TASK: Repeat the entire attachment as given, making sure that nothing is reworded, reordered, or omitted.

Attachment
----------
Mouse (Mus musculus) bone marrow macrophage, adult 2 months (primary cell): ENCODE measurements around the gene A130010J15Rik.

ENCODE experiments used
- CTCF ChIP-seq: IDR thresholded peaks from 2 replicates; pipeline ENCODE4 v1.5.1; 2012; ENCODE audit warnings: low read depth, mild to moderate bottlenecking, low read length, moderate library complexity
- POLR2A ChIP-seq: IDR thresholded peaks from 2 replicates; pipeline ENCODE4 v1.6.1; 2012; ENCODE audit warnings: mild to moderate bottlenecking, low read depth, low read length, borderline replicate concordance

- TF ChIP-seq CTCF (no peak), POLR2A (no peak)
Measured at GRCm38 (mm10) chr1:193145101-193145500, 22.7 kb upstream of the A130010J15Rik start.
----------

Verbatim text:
Mouse (Mus musculus) bone marrow macrophage, adult 2 months (primary cell): ENCODE measurements around the gene A130010J15Rik.

ENCODE experiments used
- CTCF ChIP-seq: IDR thresholded peaks from 2 replicates; pipeline ENCODE4 v1.5.1; 2012; ENCODE audit warnings: low read depth, mild to moderate bottlenecking, low read length, moderate library complexity
- POLR2A ChIP-seq: IDR thresholded peaks from 2 replicates; pipeline ENCODE4 v1.6.1; 2012; ENCODE audit warnings: mild to moderate bottlenecking, low read depth, low read length, borderline replicate concordance

- TF ChIP-seq CTCF (no peak), POLR2A (no peak)
Measured at GRCm38 (mm10) chr1:193145101-193145500, 22.7 kb upstream of the A130010J15Rik start.